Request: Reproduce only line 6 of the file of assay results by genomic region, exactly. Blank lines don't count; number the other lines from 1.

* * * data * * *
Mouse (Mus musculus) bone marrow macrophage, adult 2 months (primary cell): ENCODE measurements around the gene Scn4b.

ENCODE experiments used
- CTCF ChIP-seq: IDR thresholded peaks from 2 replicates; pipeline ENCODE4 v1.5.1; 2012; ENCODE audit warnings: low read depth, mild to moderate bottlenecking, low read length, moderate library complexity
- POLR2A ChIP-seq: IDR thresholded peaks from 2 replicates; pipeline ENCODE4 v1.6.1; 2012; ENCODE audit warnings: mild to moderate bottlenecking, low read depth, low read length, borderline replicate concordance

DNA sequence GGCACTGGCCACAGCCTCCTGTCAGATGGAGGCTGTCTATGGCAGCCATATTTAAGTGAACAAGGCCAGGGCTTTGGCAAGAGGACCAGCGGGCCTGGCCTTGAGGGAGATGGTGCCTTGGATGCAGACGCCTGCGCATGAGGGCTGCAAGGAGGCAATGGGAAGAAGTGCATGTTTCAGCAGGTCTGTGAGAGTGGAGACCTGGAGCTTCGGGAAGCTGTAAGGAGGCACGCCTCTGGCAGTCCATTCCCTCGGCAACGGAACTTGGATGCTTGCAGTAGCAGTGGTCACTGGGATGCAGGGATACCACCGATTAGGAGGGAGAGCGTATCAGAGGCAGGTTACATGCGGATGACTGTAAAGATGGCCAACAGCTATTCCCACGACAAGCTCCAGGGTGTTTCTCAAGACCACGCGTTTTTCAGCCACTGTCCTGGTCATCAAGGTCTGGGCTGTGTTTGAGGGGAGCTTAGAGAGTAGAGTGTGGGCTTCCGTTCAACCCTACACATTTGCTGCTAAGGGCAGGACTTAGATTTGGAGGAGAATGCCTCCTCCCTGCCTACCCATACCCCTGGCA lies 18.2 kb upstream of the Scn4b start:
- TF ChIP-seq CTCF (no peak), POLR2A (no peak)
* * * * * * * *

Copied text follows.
- TF ChIP-seq CTCF (no peak), POLR2A (no peak)